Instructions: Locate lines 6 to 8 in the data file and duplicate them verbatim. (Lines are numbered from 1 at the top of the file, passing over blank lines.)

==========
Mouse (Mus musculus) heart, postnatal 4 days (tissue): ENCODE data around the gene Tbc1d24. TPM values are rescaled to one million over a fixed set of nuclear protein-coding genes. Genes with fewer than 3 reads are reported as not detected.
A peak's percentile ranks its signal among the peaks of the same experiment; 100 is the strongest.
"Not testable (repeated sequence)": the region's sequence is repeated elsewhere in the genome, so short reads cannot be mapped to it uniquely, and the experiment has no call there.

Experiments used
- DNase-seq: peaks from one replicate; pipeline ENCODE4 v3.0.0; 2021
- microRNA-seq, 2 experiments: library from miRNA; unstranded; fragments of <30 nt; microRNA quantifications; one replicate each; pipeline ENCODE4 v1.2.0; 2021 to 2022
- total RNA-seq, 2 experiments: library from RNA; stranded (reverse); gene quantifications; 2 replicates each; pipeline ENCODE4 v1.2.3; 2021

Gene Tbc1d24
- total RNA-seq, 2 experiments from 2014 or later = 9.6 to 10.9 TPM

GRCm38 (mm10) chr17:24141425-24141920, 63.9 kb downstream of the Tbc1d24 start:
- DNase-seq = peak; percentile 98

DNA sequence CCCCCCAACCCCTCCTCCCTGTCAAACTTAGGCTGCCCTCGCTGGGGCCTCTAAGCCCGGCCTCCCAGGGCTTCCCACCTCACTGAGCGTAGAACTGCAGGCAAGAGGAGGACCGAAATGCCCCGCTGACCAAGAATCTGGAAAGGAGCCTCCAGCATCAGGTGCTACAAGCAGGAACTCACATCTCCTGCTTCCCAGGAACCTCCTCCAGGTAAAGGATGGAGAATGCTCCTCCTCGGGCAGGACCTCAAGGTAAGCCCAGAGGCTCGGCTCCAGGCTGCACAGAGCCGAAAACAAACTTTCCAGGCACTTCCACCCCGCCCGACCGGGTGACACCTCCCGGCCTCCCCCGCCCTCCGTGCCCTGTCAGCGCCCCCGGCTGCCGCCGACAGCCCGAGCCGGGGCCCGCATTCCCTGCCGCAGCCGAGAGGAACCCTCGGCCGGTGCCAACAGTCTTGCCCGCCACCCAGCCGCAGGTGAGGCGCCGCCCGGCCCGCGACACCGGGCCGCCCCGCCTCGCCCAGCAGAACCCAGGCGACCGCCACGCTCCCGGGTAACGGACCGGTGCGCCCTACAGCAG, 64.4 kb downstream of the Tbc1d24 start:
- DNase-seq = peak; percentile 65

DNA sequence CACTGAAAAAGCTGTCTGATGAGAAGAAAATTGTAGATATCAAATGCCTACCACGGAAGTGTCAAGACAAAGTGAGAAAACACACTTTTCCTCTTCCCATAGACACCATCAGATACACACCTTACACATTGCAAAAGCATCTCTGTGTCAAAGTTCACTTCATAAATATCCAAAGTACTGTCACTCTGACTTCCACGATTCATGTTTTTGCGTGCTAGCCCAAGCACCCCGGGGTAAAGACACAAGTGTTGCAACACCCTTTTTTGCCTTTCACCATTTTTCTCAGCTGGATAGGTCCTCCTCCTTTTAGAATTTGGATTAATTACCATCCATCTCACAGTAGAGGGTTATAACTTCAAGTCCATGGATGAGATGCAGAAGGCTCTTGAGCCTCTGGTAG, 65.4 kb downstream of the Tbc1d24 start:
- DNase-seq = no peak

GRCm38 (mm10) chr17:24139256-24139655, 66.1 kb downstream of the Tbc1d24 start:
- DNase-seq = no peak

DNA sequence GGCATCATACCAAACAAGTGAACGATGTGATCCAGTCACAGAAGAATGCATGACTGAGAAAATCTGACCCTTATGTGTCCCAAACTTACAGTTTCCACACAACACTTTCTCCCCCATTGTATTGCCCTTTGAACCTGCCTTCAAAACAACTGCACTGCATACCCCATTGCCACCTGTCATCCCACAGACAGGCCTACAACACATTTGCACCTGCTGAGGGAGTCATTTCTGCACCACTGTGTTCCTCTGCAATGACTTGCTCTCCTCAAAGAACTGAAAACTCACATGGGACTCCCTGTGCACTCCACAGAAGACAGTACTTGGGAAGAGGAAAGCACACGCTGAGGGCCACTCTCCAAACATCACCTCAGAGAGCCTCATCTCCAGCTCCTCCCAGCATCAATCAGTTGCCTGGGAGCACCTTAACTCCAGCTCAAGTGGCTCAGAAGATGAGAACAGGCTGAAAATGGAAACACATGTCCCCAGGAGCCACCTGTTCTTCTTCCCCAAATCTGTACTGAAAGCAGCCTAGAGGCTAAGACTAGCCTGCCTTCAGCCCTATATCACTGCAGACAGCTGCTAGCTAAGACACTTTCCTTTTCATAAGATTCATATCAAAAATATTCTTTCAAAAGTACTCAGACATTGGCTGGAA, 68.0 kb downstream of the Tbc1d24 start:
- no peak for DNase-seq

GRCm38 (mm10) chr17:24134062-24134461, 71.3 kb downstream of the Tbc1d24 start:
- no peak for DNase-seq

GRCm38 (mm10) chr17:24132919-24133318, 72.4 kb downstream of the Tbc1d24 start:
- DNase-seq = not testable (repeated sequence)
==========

- microRNA-seq, 2 experiments: library from miRNA; unstranded; fragments of <30 nt; microRNA quantifications; one replicate each; pipeline ENCODE4 v1.2.0; 2021 to 2022
- total RNA-seq, 2 experiments: library from RNA; stranded (reverse); gene quantifications; 2 replicates each; pipeline ENCODE4 v1.2.3; 2021

Gene Tbc1d24